When a client is overseas
If your organisation is based wholly overseas the off-payroll working rules do not apply. The worker’s intermediary will be responsible for determining if the rules apply.
Your organisation is classed as overseas if it does not have a UK connection. You will have a UK connection if you are resident in the UK or have a permanent establishment in the UK.
What you need to do as a client
You’ll need to decide the employment status of every worker who operates through their own intermediary, if they are not employed by another party in the supply chain, even if they are provided through an agency.
You should communicate your determination using a Status Determination Statement.
A Status Determination Statement must:
- be passed to the worker and the person or organisation you contract with
- give your conclusion and the reasons for reaching it
You must take reasonable care when making a determination.
The responsibility for deducting Income Tax and employee National Insurance contributions, and paying employer National Insurance contributions, is yours until you tell the worker and the person or organisation you contract with of your determination and the reasons for it.
If you contract directly with the worker’s intermediary, you will always be the deemed employer. You will be responsible for:
- deducting Income Tax
- deducting employee National Insurance contributions
- paying employer National Insurance contributions
- Apprenticeship Levy
Find out more about your responsibilities as the deemed employer.
Where you contract with one or more agencies for the worker’s services, who the deemed employer is will depend if the other parties in the chain meet the qualifying criteria.
You’ll also need to:
- keep detailed records of all the employment status determinations you make, including the reasons for the determination and fees paid
- have processes in place to deal with any disagreements from workers that arise from your determination
- confirm the size of your organisation if asked by the person or organisation you contract with, or the worker
- keep a record of the contractors you engage, including the names and addresses of both the contractor and their intermediary
If the working practices of the engagement change or you negotiate a new contract with the worker, you need to make sure that you re-check the rules to see if they still apply.
An engagement is the specific contract or piece of work that a worker is undertaking. If the off-payroll working rules apply to an engagement it is determined by the:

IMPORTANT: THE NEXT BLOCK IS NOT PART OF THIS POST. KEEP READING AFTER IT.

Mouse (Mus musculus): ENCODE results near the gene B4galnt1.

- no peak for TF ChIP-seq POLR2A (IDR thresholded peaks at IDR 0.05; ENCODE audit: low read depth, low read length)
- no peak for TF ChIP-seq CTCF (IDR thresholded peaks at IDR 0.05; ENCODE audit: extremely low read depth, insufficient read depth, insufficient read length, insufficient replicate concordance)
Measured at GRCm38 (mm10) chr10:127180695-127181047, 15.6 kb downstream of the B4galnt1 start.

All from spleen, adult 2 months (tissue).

- terms and conditions
- working practices
You can use the check employment status for tax tool to help you decide if the off-payroll working rules apply.
Taking reasonable care when making a determination
You must take reasonable care when you make a determination about the employment status of a worker. You must tell the worker and the agency, or the person or organisation you contract with, your determination and issue a Status Determination Statement. You should do this if your determination shows that the off-payroll working rules will apply or not.
You must also provide reasons for your determination as, if you do not, the worker’s Income Tax and National Insurance contributions become your responsibility.
What to do if a worker or deemed employer disagrees with your determination
A worker or deemed employer may disagree with the employment status determination you have reached.
If this happens you will need to:
- consider the reasons for disagreeing given to you by the worker or deemed employer
- decide if you want to maintain the determination if you feel it is correct and give reasons why — or provide a new determination because you feel it was wrong
- keep a record of your determinations and the reasons for them, as well as records of representations made to you
- confirm which date your determination is valid from
A disagreement can be raised with you until the last payment is made for the worker’s services.
You must provide a response within 45 days of receiving notification that the worker or deemed employer disagrees with your employment status determination. During this time, you should continue to apply the rules in line with your original determination.
You must introduce a process to make sure you consider your worker’s views if they disagree with your decision.
After considering a disagreement
You should tell the:
- worker if your determination has not changed
- deemed employer and the worker if your determination has changed
Failure to respond within 45 days will result in the worker’s Income Tax and National Insurance contributions becoming your responsibility.
Rules prior to 6 April 2021
Before 6 April 2021, private or voluntary sector clients were not responsible for considering the off-payroll working rules.
Between 6 April 2017 and 5 April 2021, public authorities were responsible for considering the off-payroll working rules but the rules were slightly different to the rules that apply now.